About 50 volunteers served Christmas dinner on Friday to more than 300 hungry people at the Santa Barbara Rescue Mission.
Rather than serving the meals in a buffet line, volunteers waited on each person, providing a personal touch. The Rescue Mission, 535 Yanonali St., also set up tables in the parking lot with a variety of gifts.
Santa Barbara Rescue Mission resident Kristian Anfuso helped prepare the turkey dinner. Three months ago, Anfuso was living on Isla Vista streets.
“When I came here I wasn’t feeling too motivated, but in three months I noticed a big difference in how I feel every day,” he told Noozhawk. “I’m doing something that makes me feel happy.”
Six years ago, Anfuso got into a crippling car accident and couldn’t walk for a year. He said the pain prevented him from returning to his construction job, and he suffered from depression.
“It was real depressing,” he said. “It cost me my marriage. Over a two-year period we drifted apart. That’s another reason I started drinking a lot.”
After three months in the Rescue Mission’s yearlong addiction program, Anfuso said he identified the reasons that caused his addiction and how to constructively address them.
“For a lot of people here, including myself, we would’ve ended up dead sooner rather than later,” Anfuso said. “(The Rescue Mission) makes a big difference in how you feel in short period of time.”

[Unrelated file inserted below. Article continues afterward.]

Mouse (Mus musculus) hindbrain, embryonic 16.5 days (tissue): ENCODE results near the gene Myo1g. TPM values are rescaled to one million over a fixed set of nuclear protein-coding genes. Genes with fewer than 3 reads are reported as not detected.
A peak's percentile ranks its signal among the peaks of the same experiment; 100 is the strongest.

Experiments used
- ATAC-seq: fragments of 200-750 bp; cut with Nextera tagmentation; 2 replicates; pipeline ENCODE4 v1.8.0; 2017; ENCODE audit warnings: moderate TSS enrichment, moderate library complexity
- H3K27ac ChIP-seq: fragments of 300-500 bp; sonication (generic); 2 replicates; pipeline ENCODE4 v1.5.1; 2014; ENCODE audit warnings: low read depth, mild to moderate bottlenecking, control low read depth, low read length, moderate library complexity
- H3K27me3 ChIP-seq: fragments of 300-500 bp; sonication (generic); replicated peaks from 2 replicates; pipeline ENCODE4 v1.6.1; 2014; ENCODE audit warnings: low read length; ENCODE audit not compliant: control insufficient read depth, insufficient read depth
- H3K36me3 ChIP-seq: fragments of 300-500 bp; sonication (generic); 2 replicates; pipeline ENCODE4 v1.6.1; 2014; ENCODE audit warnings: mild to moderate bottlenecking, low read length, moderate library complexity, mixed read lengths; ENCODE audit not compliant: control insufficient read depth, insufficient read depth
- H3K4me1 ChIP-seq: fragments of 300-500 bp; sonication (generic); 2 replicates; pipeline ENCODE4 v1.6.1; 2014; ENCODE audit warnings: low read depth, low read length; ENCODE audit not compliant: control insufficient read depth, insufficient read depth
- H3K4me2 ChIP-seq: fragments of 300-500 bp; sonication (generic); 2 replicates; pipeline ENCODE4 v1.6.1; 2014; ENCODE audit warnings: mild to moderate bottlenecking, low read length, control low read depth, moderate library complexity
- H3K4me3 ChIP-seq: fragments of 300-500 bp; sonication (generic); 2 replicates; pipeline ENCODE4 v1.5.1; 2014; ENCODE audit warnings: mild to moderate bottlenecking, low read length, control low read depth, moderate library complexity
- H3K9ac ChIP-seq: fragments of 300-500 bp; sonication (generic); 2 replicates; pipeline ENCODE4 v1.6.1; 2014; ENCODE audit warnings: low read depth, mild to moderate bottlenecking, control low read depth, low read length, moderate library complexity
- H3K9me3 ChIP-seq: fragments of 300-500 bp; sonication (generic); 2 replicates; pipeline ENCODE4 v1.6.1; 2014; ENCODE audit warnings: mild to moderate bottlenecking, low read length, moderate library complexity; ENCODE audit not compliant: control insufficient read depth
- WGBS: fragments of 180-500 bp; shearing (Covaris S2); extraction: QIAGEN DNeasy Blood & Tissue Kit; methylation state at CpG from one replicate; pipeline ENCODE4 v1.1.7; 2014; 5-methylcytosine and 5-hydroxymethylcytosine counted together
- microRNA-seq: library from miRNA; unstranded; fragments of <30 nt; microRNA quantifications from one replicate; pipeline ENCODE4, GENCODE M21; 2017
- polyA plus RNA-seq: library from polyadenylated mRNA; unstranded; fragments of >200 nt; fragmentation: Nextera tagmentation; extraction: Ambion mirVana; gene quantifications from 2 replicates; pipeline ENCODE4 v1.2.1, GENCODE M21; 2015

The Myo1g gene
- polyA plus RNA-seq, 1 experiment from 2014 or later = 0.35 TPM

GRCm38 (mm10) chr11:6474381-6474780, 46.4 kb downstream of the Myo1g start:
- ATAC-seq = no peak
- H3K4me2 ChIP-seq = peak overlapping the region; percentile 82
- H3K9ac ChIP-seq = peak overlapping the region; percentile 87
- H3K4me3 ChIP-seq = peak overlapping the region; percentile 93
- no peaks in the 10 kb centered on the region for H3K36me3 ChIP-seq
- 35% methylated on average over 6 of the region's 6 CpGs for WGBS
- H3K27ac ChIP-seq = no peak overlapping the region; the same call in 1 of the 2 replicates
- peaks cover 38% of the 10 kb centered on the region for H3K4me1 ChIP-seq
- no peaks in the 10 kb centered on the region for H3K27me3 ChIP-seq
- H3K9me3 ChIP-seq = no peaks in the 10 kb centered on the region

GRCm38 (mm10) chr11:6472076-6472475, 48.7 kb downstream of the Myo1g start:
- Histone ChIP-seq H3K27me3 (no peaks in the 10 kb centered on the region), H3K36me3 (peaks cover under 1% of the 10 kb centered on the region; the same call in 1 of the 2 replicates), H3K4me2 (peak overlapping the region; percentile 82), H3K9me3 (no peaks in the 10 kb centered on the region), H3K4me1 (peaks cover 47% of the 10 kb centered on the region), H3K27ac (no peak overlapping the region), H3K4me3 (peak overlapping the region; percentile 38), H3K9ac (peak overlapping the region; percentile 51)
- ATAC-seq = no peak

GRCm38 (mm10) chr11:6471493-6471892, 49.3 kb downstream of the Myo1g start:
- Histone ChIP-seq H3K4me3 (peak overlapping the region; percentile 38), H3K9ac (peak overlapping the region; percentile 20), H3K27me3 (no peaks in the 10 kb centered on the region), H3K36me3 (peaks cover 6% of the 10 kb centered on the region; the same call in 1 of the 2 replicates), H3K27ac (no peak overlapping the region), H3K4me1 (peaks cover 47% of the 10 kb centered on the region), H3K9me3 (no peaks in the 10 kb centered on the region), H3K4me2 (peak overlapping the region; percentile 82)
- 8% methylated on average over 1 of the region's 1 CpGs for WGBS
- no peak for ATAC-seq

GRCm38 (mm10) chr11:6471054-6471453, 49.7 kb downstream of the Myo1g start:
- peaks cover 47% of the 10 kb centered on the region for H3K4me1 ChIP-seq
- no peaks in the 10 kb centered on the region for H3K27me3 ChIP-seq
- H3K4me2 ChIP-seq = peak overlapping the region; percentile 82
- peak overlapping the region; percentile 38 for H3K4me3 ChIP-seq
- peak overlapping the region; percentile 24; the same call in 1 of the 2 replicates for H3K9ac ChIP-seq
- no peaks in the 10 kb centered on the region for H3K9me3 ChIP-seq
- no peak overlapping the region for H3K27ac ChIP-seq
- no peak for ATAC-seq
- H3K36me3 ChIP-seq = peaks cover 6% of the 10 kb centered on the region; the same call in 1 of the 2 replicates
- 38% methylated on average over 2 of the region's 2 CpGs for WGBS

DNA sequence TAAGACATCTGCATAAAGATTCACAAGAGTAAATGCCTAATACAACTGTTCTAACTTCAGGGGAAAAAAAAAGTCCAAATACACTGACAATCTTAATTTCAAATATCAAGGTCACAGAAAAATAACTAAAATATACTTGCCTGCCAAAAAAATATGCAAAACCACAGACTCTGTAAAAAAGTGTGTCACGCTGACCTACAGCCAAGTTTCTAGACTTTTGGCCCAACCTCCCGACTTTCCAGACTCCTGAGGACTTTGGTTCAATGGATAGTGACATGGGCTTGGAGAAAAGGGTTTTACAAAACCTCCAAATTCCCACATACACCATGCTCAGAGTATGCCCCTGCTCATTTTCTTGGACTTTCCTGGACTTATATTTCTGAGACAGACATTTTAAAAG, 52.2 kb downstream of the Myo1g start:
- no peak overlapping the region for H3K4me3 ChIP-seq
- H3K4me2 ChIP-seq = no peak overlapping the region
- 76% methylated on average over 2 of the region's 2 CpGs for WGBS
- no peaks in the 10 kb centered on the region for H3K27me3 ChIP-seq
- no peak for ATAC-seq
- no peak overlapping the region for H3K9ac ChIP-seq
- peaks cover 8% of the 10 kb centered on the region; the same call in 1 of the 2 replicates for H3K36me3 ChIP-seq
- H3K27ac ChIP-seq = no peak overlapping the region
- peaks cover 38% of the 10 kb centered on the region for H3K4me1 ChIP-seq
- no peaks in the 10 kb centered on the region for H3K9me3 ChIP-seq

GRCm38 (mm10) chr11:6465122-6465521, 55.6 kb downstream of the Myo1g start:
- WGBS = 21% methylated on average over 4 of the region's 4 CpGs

The Rescue Mission, which provides year-round shelter and an addiction treatment program, has given out 20 percent more meals since the beginning of the economic recession, according to Rescue Mission president Rolf Geyling.
“When you are in difficult circumstances, the holidays have a specific irony to them,” Geyling said. “You are isolated from your family, so the misfortune you are dealing with every day is heightened.
“This has been part of our tradition since 1965. Since we’re a faith-based organization, Christmas has a big significance for us. The holidays are about sharing love, so what we try to do is embrace people and offer hope and encouragement.”
Many of the Rescue Mission’s guests have been affected by the economy, and things such as Christmas dinner and gifts are harder to come by, Geyling said.
“My hope is they will realize this is a place where people care about them and they might attempt recovery,” he said. “Eighty percent of what we do is drug and alcohol recovery, and you have to establish a foundation of trust first.”
Ricky Stratton, who is living in his truck, said that without any family nearby, he embraced the Rescue Mission’s heartfelt welcome.
“They are very generous here, and I’m overwhelmed with gratitude,” Stratton said.
Although Geyling acknowledged that some people believe that offering services to the homeless will attract more of them, he said cities without services still have homeless problems.
“God help us as a society if we lose our compassion,” Geyling said. “On the other hand, we believe in personal responsibility — you rob someone of their dignity by creating dependence. That’s what we deal with every day, extending compassion without creating dependence. Hopefully what we’re doing is restoring their self-confidence.”